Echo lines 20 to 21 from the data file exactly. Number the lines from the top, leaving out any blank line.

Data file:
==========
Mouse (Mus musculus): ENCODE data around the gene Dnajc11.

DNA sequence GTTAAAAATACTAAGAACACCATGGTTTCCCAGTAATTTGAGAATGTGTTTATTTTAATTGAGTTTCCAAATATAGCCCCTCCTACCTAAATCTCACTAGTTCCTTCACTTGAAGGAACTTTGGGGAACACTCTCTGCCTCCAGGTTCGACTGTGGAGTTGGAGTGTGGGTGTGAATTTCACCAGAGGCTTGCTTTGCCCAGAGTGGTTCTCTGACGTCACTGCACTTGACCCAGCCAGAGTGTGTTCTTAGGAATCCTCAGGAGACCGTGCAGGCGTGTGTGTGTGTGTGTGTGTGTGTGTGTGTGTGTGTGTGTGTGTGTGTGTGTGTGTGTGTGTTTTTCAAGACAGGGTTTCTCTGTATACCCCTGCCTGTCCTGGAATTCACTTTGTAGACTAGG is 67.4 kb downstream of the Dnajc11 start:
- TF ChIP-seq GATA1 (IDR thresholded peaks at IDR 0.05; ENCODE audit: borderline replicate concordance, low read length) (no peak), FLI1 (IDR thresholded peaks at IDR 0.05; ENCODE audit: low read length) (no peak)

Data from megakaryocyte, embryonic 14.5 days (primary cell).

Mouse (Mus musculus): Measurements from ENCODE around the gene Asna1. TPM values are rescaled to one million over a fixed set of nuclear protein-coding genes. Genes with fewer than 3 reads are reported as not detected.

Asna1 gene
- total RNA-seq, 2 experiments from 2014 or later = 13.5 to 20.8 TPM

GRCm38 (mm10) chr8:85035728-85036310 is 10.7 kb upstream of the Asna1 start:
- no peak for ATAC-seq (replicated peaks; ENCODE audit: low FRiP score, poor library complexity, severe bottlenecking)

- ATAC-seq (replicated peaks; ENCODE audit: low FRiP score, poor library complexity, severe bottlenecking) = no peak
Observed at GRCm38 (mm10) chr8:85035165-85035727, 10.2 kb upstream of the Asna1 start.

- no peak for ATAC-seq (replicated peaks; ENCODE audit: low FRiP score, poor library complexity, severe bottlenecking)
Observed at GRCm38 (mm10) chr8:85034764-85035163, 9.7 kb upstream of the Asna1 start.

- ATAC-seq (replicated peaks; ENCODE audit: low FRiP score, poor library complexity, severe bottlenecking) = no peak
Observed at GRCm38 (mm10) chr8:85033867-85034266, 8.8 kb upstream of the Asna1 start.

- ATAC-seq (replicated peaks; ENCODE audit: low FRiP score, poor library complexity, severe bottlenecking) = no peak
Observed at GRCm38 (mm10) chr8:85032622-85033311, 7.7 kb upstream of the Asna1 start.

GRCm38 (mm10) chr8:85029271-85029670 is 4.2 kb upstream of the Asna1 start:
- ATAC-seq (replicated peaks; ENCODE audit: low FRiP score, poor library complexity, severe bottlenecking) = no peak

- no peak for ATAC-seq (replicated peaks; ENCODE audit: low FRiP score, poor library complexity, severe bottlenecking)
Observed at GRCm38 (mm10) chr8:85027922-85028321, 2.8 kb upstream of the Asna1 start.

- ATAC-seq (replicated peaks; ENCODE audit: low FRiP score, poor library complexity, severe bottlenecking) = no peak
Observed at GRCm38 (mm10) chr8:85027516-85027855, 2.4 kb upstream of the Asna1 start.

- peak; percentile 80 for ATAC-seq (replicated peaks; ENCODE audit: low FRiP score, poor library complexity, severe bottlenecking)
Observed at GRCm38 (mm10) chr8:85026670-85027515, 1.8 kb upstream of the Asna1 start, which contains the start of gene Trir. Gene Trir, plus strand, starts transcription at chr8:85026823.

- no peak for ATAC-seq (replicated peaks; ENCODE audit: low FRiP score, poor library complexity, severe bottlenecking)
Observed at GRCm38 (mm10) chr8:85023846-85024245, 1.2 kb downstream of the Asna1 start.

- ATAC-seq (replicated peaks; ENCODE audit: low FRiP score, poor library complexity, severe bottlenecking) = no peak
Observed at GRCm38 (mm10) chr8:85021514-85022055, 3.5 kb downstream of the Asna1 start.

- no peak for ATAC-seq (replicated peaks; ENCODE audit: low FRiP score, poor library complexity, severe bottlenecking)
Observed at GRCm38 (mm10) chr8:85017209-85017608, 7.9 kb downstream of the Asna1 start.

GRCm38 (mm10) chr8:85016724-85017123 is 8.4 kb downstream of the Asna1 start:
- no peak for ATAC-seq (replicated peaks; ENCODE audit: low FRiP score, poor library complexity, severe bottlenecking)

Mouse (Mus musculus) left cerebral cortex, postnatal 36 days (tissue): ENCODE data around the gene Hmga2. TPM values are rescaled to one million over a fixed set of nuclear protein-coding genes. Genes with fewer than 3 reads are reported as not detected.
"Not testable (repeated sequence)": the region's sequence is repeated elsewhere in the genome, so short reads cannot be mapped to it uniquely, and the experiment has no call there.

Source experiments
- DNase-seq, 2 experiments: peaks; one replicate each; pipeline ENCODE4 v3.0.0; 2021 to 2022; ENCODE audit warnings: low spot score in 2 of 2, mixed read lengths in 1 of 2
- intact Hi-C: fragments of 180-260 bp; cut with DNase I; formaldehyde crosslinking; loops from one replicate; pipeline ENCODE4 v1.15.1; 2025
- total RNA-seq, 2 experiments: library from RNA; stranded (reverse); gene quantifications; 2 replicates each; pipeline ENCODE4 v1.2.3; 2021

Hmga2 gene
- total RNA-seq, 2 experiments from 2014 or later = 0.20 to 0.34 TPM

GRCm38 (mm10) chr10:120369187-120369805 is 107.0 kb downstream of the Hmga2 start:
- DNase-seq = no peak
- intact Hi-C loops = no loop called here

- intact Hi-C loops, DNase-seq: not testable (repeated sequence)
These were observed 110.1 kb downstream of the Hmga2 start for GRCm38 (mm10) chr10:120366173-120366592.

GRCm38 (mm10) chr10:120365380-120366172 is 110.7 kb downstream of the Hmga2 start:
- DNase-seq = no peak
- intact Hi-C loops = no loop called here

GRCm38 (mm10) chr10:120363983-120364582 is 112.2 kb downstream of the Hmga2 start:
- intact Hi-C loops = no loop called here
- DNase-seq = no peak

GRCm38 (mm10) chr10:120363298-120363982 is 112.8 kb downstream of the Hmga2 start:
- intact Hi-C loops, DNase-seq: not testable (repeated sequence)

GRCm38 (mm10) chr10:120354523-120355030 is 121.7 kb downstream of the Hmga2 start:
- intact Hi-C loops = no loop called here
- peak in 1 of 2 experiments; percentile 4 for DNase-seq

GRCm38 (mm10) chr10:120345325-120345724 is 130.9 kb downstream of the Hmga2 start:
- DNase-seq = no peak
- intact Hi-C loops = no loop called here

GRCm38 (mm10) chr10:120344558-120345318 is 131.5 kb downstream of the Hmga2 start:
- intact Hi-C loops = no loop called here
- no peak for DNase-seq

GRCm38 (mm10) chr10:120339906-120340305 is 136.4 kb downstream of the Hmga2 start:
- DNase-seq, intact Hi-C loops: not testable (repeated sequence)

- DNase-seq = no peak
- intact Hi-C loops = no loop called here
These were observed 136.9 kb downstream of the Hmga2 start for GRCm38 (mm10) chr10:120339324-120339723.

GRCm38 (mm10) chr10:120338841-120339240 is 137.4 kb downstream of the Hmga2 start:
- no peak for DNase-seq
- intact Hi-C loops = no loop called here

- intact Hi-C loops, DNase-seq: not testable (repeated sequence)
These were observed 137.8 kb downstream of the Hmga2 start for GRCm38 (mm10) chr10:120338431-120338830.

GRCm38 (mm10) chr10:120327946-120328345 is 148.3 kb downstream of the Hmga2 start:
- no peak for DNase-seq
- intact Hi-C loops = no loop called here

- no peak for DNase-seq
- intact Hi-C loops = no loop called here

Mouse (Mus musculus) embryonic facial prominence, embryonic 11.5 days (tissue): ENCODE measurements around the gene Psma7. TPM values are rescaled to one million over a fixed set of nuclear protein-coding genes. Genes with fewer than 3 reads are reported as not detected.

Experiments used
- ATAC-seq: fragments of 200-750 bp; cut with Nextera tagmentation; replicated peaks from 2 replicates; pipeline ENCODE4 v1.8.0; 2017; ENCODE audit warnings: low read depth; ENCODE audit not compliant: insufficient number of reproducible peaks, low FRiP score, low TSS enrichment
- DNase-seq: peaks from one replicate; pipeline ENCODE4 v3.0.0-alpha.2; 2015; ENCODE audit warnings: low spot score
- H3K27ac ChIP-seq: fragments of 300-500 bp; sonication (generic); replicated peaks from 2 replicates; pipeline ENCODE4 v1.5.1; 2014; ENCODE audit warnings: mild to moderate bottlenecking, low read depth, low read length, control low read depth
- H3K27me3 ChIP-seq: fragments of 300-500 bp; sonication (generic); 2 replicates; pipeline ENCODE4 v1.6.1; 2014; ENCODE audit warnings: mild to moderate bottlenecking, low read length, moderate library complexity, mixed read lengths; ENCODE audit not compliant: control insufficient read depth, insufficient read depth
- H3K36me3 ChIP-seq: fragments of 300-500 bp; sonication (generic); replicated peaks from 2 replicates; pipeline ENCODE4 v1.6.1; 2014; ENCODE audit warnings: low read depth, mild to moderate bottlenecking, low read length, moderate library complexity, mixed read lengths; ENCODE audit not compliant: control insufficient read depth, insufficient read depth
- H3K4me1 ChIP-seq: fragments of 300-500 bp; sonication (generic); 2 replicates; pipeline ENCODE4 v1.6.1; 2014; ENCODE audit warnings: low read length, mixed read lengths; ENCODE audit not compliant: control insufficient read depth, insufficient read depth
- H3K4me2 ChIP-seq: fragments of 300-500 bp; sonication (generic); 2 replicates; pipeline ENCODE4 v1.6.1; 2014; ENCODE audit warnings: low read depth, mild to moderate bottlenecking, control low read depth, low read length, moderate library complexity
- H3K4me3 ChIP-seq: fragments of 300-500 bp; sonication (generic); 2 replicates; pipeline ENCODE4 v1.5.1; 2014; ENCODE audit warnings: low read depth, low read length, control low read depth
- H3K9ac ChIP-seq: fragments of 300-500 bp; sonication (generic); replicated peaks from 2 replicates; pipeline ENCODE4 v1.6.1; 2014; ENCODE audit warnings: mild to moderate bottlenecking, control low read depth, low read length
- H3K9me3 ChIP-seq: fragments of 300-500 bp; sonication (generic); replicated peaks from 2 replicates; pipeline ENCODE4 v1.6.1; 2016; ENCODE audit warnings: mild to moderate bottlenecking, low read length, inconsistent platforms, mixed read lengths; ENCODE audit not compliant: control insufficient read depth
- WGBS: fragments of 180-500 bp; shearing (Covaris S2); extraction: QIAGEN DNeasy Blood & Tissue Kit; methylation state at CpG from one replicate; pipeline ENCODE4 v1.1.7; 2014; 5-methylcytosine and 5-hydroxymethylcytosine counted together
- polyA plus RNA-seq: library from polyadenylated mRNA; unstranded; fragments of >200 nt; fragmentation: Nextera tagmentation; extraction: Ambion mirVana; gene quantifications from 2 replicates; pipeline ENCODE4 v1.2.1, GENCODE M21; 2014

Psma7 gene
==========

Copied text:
- no peak for ATAC-seq (replicated peaks; ENCODE audit: low FRiP score, poor library complexity, severe bottlenecking)
Observed at GRCm38 (mm10) chr8:85027922-85028321, 2.8 kb upstream of the Asna1 start.